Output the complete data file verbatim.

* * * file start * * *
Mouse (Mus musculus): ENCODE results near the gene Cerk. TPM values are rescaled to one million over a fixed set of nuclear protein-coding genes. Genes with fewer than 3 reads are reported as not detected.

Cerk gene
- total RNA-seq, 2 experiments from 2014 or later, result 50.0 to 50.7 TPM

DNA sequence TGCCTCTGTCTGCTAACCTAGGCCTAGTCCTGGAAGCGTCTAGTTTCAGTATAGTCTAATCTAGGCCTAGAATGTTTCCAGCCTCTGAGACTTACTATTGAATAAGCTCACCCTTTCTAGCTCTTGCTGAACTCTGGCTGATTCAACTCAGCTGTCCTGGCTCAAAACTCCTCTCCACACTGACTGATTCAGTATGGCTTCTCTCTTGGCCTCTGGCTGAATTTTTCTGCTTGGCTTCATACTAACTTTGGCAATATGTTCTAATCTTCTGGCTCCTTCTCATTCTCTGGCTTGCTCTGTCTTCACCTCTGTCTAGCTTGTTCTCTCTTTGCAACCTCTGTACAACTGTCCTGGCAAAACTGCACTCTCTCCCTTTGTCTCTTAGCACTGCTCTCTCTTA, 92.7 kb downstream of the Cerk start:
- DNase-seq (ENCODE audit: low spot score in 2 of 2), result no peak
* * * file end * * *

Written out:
Mouse (Mus musculus): ENCODE results near the gene Cerk. TPM values are rescaled to one million over a fixed set of nuclear protein-coding genes. Genes with fewer than 3 reads are reported as not detected.

Cerk gene
- total RNA-seq, 2 experiments from 2014 or later, result 50.0 to 50.7 TPM

DNA sequence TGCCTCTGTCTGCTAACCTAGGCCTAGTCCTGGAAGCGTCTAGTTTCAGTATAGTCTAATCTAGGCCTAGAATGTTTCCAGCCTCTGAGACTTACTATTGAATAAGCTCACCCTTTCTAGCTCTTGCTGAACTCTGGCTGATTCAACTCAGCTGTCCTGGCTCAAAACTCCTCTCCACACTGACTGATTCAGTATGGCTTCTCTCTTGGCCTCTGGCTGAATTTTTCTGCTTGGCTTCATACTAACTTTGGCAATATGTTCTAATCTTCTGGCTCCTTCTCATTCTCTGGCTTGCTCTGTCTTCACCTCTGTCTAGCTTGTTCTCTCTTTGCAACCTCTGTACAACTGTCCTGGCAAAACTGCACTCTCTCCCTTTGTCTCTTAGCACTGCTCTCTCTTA, 92.7 kb downstream of the Cerk start:
- DNase-seq (ENCODE audit: low spot score in 2 of 2), result no peak